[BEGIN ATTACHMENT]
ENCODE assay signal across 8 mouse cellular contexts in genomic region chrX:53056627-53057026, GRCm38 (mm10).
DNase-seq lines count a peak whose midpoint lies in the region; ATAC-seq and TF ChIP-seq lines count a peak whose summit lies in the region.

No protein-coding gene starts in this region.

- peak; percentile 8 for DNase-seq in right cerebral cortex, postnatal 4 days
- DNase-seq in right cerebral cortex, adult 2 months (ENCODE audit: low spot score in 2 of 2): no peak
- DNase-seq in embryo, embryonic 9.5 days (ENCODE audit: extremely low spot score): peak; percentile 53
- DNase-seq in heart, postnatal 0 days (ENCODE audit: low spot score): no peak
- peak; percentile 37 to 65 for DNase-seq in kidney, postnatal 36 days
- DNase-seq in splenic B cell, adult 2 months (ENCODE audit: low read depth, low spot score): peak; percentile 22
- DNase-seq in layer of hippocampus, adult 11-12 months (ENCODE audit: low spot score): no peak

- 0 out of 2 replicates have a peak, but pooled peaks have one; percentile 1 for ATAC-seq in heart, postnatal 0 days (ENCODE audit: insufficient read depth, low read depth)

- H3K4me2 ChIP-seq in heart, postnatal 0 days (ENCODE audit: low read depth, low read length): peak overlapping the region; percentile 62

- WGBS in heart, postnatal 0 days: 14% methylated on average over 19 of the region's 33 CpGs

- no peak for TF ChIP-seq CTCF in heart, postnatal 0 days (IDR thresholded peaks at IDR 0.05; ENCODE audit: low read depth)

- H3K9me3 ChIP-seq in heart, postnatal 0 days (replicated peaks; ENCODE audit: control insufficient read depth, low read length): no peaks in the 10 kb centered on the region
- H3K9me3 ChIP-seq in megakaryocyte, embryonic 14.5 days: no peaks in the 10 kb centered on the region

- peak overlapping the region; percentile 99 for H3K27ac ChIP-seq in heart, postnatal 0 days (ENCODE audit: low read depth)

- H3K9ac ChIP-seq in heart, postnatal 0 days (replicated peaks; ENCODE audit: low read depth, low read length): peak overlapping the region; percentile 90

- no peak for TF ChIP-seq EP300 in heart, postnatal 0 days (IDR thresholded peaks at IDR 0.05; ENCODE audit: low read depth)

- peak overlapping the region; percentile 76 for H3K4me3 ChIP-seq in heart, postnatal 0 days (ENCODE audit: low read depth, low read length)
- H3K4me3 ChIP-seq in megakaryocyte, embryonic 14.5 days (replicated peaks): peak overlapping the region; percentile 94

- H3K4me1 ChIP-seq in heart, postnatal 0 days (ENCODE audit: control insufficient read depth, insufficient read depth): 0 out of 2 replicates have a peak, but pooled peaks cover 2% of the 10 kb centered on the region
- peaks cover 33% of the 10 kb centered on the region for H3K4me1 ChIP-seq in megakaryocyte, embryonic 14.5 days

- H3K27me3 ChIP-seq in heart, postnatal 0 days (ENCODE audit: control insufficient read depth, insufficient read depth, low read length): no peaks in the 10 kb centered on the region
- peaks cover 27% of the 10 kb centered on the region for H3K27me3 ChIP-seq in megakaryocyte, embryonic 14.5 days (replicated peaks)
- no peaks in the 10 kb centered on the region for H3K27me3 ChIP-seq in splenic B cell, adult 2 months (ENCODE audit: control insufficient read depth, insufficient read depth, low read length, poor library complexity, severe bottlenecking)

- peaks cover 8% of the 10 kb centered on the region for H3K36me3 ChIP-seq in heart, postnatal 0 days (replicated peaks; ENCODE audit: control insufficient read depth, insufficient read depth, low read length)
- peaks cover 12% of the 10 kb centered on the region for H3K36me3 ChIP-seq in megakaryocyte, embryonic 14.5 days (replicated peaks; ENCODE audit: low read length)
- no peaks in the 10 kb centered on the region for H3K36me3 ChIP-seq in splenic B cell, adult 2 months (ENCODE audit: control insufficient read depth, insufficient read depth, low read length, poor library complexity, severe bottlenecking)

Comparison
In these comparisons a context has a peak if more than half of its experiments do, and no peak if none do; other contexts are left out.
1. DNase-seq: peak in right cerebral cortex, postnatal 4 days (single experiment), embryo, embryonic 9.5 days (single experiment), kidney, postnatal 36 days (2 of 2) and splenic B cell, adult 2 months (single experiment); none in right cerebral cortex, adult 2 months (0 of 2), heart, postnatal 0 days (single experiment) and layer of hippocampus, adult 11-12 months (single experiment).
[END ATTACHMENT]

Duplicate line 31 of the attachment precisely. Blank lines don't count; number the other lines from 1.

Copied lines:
In these comparisons a context has a peak if more than half of its experiments do, and no peak if none do; other contexts are left out.